Osceola County, Iowa

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Osceola County
Osceola County Courthouse, July 2014
Osceola County Courthouse, July 2014
Map of Iowa highlighting Osceola County
Location within the U.S. state of Iowa
Map of the United States highlighting Iowa
Iowa's location within the U.S.
Coordinates: 43°22′40″N 95°37′40″W / 43.377777777778°N 95.627777777778°W / 43.377777777778; -95.627777777778
Country United States
State Iowa
Founded1871
Named forOsceola
SeatSibley
Largest citySibley
Area
 • Total399 sq mi (1,030 km2)
 • Land399 sq mi (1,030 km2)
 • Water0.7 sq mi (2 km2)  0.2%
Population
 (2020)
 • Total6,192
 • Density16/sq mi (6.0/km2)
Time zoneUTC−6 (Central)
 • Summer (DST)UTC−5 (CDT)
Congressional district4th
Websiteosceolacountyia.gov

Osceola County is a county located in the U.S. state of Iowa. As of the 2020 census the population was 6,192, making it the state's fifth-least populous county.[1] It is named for Seminole war chief Osceola. The county seat is Sibley, named for H. H. Sibley of Minnesota.[2]

History[edit]

Osceola County was formed in 1871. It was named after the eponymous chief of the Seminole.[3] It is the smallest and most recent county in Iowa. In the same year the first settler arrived, Captain Eldred Huff, and laid his claim. On January 1, 1872, the county government conferred for the first time. The first courthouse, constructed of wood, was built in November of the following year and simultaneously served as the conference chamber, school and church. In September 1903, the second courthouse was finished and was wired for electricity in October, 1915.

Geography[edit]

According to the U.S. Census Bureau, the county has a total area of 399 square miles (1,030 km2), of which 399 square miles (1,030 km2) is land and 0.7 square miles (1.8 km2) (0.2%) is water.[4] It is the third-smallest county in Iowa by land area and smallest by total area. The highest natural point in Iowa, Hawkeye Point at 1,670 feet (509 m), is located in Osceola County.[5]

Major highways[edit]

Adjacent counties[edit]

Demographics[edit]

Historical population
Census Pop.
18802,219
18905,574151.2%
19008,72556.5%
19108,9562.6%
192010,22314.1%
193010,182−0.4%
194010,6074.2%
195010,181−4.0%
196010,064−1.1%
19708,555−15.0%
19808,371−2.2%
19907,267−13.2%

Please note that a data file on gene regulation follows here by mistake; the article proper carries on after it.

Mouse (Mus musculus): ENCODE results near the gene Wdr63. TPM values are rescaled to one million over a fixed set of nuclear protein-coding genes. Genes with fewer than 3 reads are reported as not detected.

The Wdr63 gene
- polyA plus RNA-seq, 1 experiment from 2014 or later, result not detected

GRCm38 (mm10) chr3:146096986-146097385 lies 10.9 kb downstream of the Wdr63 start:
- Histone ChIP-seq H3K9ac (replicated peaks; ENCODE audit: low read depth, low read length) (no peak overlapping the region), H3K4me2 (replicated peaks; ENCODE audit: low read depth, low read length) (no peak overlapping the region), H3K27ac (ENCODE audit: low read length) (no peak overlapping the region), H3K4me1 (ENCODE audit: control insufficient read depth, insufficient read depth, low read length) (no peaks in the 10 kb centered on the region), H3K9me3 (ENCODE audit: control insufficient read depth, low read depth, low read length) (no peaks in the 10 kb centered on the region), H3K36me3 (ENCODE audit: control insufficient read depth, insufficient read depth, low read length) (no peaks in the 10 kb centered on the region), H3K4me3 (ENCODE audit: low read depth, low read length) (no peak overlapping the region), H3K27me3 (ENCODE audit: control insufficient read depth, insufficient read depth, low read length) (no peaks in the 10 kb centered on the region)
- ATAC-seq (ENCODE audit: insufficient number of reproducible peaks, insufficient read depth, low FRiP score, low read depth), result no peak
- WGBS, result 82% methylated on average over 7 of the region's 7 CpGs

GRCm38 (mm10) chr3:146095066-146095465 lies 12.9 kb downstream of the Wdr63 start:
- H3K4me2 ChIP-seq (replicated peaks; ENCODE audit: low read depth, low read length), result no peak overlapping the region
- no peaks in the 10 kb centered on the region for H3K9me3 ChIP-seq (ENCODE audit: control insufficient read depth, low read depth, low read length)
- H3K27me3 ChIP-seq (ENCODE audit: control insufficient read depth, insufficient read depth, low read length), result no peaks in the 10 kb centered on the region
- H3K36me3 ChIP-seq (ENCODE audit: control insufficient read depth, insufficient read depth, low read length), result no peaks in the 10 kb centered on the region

20007,003−3.6%
20106,462−7.7%
20206,192−4.2%
U.S. Decennial Census[6]
1790-1960[7] 1900-1990[8]
1990-2000[9] 2010-2018[10]
Population of Osceola County from US census data

2020 census[edit]

The 2020 census recorded a population of 6,192 in the county, with a population density of 15.5701/sq mi (6.0117/km2). 94.95% of the population reported being of one race. 78.84% were non-Hispanic White, 0.48% were Black, 9.74% were Hispanic, 0.52% were Native American, 0.34% were Asian, 0.58% were Native Hawaiian or Pacific Islander and 9.50% were some other race or more than one race. There were 2,878 housing units, of which 2,599 were occupied.[1]

2010 census[edit]

The 2010 census recorded a population of 6,462 in the county, with a population density of 16.2048/sq mi (6.2567/km2). There were 2,990 housing units, of which 2,682 were occupied.[11]

2000 census[edit]

2000 Census Age Pyramid for Osceola County

As of the census[12] of 2000, there were 7,003 people, 2,778 households, and 1,941 families residing in the county. The population density was 18 people per square mile (7/km2). There were 3,012 housing units at an average density of 8 per square mile (3/km2). The racial makeup of the county was 98.04% White, 0.11% Black or African American, 0.26% Native American, 0.20% Asian, 0.01% Pacific Islander, 0.84% from other races, and 0.53% from two or more races. 1.78% of the population were Hispanic or Latino of any race.

There were 2,778 households, out of which 31.70% had children under the age of 18 living with them, 62.00% were married couples living together, 5.10% had a female householder with no husband present, and 30.10% were non-families. 27.60% of all households were made up of individuals, and 15.10% had someone living alone who was 65 years of age or older. The average household size was 2.48 and the average family size was 3.03.